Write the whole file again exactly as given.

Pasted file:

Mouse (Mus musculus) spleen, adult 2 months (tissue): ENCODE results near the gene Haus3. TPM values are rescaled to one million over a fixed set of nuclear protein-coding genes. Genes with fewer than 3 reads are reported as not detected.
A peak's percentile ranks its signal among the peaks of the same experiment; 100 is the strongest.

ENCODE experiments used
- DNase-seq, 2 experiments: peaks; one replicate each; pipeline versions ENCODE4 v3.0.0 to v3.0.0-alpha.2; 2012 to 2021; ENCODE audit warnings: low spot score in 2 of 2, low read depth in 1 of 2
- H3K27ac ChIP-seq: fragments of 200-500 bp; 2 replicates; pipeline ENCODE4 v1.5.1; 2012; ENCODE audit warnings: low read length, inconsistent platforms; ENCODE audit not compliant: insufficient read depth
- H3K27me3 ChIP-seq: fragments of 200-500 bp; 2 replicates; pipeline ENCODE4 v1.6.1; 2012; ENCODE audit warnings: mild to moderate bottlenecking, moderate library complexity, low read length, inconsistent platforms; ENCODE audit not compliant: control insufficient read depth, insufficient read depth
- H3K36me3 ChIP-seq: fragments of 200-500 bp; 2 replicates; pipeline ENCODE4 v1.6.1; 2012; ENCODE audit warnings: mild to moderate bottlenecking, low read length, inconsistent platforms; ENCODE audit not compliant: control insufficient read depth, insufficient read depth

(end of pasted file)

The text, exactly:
Mouse (Mus musculus) spleen, adult 2 months (tissue): ENCODE results near the gene Haus3. TPM values are rescaled to one million over a fixed set of nuclear protein-coding genes. Genes with fewer than 3 reads are reported as not detected.
A peak's percentile ranks its signal among the peaks of the same experiment; 100 is the strongest.

ENCODE experiments used
- DNase-seq, 2 experiments: peaks; one replicate each; pipeline versions ENCODE4 v3.0.0 to v3.0.0-alpha.2; 2012 to 2021; ENCODE audit warnings: low spot score in 2 of 2, low read depth in 1 of 2
- H3K27ac ChIP-seq: fragments of 200-500 bp; 2 replicates; pipeline ENCODE4 v1.5.1; 2012; ENCODE audit warnings: low read length, inconsistent platforms; ENCODE audit not compliant: insufficient read depth
- H3K27me3 ChIP-seq: fragments of 200-500 bp; 2 replicates; pipeline ENCODE4 v1.6.1; 2012; ENCODE audit warnings: mild to moderate bottlenecking, moderate library complexity, low read length, inconsistent platforms; ENCODE audit not compliant: control insufficient read depth, insufficient read depth
- H3K36me3 ChIP-seq: fragments of 200-500 bp; 2 replicates; pipeline ENCODE4 v1.6.1; 2012; ENCODE audit warnings: mild to moderate bottlenecking, low read length, inconsistent platforms; ENCODE audit not compliant: control insufficient read depth, insufficient read depth